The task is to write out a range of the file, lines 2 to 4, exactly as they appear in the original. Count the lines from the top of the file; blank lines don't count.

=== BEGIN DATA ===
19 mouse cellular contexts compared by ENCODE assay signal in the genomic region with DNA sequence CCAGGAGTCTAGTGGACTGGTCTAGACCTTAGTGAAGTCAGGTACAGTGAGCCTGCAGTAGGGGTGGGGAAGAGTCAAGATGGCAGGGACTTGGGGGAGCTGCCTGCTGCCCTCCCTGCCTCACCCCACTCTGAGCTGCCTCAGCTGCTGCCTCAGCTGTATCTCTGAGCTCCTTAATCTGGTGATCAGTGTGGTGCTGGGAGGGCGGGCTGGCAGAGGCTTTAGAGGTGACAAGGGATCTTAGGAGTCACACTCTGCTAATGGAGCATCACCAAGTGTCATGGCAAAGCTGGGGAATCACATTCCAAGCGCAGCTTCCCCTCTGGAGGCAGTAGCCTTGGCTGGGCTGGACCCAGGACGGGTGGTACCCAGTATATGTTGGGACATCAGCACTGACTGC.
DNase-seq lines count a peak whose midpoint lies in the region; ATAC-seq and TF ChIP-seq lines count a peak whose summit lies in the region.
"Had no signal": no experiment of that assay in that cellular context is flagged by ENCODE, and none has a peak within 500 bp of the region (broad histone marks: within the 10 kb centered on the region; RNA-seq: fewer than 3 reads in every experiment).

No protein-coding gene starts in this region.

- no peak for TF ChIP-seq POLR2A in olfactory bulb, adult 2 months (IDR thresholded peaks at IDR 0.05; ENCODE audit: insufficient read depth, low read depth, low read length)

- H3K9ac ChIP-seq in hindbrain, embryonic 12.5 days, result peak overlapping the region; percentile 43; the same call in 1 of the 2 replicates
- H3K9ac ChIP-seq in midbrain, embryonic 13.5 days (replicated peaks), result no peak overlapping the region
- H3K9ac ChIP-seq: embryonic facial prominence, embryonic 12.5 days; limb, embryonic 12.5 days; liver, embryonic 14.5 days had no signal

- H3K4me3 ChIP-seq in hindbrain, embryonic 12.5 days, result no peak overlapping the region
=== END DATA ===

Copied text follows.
DNase-seq lines count a peak whose midpoint lies in the region; ATAC-seq and TF ChIP-seq lines count a peak whose summit lies in the region.
"Had no signal": no experiment of that assay in that cellular context is flagged by ENCODE, and none has a peak within 500 bp of the region (broad histone marks: within the 10 kb centered on the region; RNA-seq: fewer than 3 reads in every experiment).

No protein-coding gene starts in this region.